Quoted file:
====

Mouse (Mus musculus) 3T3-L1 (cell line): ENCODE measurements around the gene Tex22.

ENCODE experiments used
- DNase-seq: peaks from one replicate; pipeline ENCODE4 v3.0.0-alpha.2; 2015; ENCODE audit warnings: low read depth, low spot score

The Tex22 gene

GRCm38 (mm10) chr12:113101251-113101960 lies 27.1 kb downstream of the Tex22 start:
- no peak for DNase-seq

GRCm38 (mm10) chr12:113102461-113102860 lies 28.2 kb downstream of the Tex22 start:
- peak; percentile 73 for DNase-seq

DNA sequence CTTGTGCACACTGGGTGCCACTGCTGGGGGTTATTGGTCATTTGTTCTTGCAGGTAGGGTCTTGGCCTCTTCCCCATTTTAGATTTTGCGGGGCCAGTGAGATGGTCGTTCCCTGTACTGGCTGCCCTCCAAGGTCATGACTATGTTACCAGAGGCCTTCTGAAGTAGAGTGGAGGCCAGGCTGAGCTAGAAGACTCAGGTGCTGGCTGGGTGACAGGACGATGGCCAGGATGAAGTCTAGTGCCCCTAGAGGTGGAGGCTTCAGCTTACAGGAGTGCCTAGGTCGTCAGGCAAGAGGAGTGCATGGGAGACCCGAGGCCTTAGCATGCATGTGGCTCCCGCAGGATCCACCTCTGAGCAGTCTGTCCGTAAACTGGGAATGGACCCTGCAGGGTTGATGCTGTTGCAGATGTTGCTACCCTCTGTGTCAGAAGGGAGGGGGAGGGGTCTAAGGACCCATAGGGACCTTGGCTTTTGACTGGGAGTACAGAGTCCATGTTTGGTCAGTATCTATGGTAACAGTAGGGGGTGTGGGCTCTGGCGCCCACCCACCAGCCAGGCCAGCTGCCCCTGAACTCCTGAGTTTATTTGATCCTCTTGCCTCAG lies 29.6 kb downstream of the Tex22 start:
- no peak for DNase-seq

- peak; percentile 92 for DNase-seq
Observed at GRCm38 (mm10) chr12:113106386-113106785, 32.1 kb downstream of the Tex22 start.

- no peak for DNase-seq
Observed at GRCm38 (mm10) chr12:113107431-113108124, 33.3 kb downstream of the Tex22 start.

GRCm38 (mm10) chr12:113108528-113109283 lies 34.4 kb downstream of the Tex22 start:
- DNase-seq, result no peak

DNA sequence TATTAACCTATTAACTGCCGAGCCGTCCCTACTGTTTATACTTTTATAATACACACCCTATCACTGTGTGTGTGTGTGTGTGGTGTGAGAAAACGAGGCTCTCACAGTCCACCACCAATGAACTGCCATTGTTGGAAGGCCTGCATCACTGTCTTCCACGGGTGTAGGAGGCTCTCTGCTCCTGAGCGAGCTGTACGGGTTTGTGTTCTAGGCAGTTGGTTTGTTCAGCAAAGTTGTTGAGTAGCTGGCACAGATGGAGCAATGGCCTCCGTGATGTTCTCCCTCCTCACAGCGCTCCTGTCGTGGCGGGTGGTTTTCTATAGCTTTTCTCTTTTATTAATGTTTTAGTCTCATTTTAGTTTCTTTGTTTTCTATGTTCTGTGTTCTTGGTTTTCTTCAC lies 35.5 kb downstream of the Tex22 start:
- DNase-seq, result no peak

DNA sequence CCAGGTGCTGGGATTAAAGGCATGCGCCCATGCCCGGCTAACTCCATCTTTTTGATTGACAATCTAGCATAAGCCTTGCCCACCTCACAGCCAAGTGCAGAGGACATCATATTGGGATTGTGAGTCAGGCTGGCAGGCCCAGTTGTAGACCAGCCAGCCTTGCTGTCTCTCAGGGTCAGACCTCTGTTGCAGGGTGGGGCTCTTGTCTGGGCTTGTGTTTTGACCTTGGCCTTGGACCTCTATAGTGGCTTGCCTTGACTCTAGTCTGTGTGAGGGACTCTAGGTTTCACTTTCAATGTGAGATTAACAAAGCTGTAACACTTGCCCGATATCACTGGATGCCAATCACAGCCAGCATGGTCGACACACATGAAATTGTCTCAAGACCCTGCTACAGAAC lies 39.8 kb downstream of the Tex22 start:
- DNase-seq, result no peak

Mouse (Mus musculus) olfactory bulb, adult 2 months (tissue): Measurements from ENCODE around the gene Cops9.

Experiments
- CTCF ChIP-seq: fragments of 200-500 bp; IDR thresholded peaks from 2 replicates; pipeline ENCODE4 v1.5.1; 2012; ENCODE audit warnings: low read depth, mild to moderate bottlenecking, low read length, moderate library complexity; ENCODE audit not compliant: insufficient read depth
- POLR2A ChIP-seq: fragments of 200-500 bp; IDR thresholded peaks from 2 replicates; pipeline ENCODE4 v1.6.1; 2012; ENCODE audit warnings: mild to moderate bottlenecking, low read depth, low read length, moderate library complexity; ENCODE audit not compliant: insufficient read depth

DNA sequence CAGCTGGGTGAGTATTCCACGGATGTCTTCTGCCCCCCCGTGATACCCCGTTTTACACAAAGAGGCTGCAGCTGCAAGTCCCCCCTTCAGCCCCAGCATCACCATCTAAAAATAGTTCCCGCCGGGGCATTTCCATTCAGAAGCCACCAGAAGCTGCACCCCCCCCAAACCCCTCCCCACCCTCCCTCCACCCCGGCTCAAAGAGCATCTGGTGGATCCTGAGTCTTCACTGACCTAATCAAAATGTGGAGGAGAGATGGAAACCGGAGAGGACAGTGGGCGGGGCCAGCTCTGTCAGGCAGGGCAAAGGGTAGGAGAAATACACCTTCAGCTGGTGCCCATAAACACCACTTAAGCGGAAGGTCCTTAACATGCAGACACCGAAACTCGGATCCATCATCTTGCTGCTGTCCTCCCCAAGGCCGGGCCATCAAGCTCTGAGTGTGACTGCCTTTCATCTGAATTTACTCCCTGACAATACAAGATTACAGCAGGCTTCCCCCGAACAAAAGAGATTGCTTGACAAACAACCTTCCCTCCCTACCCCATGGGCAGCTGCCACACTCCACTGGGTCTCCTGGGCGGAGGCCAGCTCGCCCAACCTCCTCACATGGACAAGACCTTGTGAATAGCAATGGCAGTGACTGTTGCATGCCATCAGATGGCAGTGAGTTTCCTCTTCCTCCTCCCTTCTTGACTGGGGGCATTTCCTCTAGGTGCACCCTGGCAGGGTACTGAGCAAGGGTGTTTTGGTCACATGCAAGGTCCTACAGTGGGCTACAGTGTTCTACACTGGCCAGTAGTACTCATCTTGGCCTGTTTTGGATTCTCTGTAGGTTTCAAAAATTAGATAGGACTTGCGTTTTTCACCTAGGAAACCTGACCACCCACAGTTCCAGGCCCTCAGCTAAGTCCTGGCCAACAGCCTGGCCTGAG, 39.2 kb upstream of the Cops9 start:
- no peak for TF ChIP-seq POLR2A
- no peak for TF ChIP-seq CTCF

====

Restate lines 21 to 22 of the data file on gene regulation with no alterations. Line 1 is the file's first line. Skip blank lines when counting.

Mouse (Mus musculus) olfactory bulb, adult 2 months (tissue): Measurements from ENCODE around the gene Cops9.

Experiments